There’s a Reason Why Frederick Douglass Had So Many Photos Taken

portrait of Frederick Douglass

Perhaps Frederick Douglass’ 160 photographs won’t be a newsmaker in today’s camera-obsessed world. But in the 19th century, it’s more than enough to earn him the distinction of being the most photographed American of his lifetime. Even Abraham Lincoln himself can’t compare with just 126 photographs.

And while Frederick Douglass did willingly have his portraits taken in record times, it was done with a clear purpose in mind and not just out of vanity. Find out here the reason why he had so many pictures taken as you learn more about this extraordinary man.

portrait of Frederick Douglass 1847-52

Who Was Frederick Douglass?

Frederick Douglass was a slave. He was born into slavery in February 1818 – that is according to his former owner’s recordings. He did mention in his first autobiography that he has no accurate knowledge regarding his age because he never saw any authentic recording of it.

He was able to successfully escape from William Freeland, who hired him from his owner, on September 3, 1838. He boarded a train to Maryland traveled through Delaware, and then to New York where he eventually met up with Anna Murray – a free black woman that he eventually married and had 5 children with.

He then went on to become a famous activist, author, public speaker, and leader in the abolitionist movement. He understood early on that Abraham Lincoln’s Emancipation Proclamation would not totally abolish slavery and grant African Americans equal rights unless there is a continuous fight for it.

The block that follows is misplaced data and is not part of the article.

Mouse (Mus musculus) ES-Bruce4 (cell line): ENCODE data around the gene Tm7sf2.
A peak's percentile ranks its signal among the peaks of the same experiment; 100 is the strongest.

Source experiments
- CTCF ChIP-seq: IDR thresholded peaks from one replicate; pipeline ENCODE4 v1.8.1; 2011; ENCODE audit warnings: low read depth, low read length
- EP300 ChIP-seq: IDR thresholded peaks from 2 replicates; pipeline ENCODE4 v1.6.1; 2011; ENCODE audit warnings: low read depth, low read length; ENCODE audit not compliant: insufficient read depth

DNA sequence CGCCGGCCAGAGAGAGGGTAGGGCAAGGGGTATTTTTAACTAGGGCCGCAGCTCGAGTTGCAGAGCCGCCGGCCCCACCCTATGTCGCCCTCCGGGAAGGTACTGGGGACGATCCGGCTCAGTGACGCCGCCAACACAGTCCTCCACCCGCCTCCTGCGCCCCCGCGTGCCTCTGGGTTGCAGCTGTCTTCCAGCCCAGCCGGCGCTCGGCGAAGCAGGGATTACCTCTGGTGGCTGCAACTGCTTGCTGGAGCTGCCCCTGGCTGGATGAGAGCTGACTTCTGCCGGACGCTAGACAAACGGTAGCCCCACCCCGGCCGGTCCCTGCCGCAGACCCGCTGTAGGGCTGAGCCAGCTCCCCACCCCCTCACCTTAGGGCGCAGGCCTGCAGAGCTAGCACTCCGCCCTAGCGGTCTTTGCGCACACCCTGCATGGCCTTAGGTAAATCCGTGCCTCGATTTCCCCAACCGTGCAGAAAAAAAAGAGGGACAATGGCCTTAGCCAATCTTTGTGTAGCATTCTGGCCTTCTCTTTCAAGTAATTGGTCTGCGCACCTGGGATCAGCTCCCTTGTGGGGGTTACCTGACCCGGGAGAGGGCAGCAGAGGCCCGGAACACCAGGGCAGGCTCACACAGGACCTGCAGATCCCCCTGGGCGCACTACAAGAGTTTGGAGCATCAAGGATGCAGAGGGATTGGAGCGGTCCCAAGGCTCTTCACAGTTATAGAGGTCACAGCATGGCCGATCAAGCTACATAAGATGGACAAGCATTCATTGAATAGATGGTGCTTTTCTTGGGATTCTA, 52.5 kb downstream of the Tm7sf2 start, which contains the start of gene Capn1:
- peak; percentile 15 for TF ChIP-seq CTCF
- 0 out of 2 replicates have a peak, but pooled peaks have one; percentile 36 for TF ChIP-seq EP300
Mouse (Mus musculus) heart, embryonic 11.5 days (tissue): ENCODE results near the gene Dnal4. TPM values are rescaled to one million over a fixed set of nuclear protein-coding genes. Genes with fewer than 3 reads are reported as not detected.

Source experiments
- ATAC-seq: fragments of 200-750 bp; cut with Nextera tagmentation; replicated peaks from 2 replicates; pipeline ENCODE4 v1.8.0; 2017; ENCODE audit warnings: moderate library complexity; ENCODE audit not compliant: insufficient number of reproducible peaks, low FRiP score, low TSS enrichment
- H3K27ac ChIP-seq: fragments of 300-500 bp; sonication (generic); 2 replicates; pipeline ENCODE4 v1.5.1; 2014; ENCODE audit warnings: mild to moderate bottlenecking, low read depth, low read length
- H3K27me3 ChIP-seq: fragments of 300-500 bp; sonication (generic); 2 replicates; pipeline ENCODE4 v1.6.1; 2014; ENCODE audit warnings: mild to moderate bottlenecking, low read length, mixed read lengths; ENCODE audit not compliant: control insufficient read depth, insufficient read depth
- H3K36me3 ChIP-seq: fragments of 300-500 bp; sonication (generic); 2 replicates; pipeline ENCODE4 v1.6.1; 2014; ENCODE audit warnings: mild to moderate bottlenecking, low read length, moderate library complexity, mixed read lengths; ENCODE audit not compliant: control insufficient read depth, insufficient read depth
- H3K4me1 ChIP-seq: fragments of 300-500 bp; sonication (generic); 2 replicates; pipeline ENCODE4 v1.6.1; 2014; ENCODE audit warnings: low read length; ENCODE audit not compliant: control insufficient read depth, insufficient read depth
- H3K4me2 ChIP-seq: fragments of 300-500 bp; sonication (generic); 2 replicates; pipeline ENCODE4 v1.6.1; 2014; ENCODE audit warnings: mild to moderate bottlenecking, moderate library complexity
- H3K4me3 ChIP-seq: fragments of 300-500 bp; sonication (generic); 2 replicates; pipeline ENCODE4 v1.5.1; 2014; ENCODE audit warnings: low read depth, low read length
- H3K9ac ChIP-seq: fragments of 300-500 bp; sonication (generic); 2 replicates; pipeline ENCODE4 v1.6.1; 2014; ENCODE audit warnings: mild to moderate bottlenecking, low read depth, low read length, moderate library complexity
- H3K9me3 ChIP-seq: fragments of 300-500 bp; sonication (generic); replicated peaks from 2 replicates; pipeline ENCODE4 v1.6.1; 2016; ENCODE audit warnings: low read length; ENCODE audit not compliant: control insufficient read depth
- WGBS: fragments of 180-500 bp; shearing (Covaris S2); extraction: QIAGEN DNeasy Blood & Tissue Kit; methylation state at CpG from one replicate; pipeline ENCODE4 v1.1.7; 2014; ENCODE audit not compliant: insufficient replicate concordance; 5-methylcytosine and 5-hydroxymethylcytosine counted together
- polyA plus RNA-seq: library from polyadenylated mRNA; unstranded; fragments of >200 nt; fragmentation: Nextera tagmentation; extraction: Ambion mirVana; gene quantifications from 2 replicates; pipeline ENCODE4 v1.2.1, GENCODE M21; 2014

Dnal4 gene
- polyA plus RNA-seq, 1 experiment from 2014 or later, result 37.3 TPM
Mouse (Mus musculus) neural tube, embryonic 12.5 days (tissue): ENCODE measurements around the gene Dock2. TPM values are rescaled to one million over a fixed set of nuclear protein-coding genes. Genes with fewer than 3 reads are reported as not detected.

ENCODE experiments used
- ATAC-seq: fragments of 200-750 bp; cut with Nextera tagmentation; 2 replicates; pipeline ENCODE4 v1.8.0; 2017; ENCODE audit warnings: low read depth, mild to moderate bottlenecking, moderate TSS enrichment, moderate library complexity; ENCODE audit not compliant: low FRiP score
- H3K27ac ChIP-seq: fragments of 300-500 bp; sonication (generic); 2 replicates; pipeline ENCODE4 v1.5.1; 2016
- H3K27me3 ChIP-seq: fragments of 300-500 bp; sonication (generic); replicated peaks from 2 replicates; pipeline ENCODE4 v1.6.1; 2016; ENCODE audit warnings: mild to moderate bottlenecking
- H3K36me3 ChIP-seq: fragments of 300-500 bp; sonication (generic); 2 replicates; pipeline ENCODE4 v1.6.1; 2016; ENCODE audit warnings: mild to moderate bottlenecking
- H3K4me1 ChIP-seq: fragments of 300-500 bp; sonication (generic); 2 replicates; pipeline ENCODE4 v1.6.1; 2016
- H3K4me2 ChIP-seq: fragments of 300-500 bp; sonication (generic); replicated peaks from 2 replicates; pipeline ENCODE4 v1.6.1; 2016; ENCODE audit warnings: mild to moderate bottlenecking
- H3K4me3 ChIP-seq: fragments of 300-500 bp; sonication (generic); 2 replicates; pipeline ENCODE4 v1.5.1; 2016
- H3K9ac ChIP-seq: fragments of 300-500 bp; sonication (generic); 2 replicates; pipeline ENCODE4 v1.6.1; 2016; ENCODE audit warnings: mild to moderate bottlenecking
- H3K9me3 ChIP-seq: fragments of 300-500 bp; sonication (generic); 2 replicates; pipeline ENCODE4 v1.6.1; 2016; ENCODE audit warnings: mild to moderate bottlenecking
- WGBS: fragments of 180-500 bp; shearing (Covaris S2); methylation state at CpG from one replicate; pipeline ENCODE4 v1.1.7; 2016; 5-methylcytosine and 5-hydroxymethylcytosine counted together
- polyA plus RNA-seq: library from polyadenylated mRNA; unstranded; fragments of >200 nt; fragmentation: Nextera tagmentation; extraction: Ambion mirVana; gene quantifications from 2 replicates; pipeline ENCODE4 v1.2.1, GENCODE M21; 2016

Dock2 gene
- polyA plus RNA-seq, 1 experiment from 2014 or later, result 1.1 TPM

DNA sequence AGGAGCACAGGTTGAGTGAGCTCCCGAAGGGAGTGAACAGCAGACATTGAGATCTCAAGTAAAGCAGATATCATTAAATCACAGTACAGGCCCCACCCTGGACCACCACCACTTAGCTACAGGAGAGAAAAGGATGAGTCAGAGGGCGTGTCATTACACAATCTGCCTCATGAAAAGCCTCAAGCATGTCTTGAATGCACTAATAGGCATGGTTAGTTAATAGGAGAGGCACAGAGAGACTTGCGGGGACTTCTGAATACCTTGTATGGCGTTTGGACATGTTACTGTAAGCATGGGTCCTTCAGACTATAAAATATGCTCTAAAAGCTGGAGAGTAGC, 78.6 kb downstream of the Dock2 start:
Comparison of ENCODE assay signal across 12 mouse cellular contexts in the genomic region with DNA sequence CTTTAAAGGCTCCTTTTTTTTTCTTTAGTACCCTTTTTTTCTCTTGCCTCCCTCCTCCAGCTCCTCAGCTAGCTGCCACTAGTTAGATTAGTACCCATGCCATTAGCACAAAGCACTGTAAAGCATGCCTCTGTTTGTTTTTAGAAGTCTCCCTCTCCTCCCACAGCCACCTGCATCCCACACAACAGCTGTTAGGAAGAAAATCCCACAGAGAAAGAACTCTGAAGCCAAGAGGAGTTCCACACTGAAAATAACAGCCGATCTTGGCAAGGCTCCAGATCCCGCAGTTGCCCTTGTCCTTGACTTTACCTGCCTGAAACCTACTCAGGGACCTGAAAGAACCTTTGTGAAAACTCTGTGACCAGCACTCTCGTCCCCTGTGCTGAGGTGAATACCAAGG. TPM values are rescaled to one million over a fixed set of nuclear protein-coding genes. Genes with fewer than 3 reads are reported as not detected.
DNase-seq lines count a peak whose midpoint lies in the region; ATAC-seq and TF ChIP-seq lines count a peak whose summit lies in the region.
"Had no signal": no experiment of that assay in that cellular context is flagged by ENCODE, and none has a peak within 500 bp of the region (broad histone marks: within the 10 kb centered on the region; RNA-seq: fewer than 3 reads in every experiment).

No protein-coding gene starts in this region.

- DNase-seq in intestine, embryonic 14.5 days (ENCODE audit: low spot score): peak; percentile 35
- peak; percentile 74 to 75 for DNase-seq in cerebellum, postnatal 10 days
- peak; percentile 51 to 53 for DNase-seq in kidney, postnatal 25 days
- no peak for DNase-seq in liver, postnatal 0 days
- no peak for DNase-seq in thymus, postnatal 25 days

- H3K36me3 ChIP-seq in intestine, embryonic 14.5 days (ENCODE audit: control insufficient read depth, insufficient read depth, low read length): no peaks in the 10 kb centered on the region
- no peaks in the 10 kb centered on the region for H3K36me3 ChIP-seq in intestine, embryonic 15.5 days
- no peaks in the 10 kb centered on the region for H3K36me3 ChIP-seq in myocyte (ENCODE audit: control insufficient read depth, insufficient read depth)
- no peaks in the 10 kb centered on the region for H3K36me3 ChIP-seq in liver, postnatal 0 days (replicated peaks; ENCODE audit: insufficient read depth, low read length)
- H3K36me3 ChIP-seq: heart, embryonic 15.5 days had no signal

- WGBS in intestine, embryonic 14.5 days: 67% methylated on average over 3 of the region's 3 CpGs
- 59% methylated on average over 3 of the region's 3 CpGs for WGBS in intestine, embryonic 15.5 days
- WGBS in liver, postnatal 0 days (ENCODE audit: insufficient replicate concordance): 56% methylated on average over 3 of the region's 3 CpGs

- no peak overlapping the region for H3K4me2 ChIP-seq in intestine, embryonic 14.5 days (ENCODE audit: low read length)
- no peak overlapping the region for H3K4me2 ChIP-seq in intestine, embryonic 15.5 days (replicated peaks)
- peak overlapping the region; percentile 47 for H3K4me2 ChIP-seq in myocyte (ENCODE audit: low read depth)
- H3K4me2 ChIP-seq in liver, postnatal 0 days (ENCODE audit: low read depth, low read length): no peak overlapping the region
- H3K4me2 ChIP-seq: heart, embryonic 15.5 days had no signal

portrait of Frederick Douglass 1856

Why Are There So Many Photos of Frederick Douglas?

Frederick Douglass believed that photography is a very powerful tool. He embraced this medium to contradict the preconceived notions of Black people. He relied on its objectivity to show what black freedom and dignity really looked like. He used photography to address racism head-on. Frederick Douglass also chose to not smile in those photographs as he doesn’t want to be portrayed as a ‘happy slave’ and rather prefers to show the “face of a fugitive slave.”

Through his photographs, he was able to challenge the racist stereotypical portrayals of African Americans. His portraits always depict a stern look, sans with the slightest smile, always well-dressed, and with carefully styled hair. A stark contrast of how African Americans are portrayed at the time – usually in caricatures or menacing drawings with exaggerated features.

Frederick Douglass had creative control over how his portrait was taken. He’s very particular with aesthetics – only dark and solid background and no props. He wants to make sure that attention is drawn straight to his face. And although during the 19th century, portraits’ subject is usually captured looking away from the lens, he did the opposite – he rarely does that and prefers looking straight to the lens resulting in powerful images.

portrait of Frederick Douglass 1860s

The Most Photographed American of the 19th Century

Frederick Douglass is indeed the most photographed American of his time with 160 photographs. He genuinely believed that photography “highlighted the essential humanity of its subjects.” He embraced this medium and use it to fight racism and centuries of oppression. He knows very well how imagery works and how it affects policy and public perception.

His affinity with photography shows with his four talks about the subject – Lecture on Pictures, Life Pictures, Age of Pictures, and Pictures and Progress. He talks highly of photography pioneer Louis Daguerre. He believed that photography is a social leveler when it became affordable even to ordinary people during the last half of the 19th century.

By the time of his death in 1895, Frederick Douglass is undeniably the most photographed American and one of the most famous men in the world. His portraits collection extends from his early years donning a thinner physique with strong features, to his later years, showing a much older and wiser-looking man.

portrait of Frederick Douglass 1865-80


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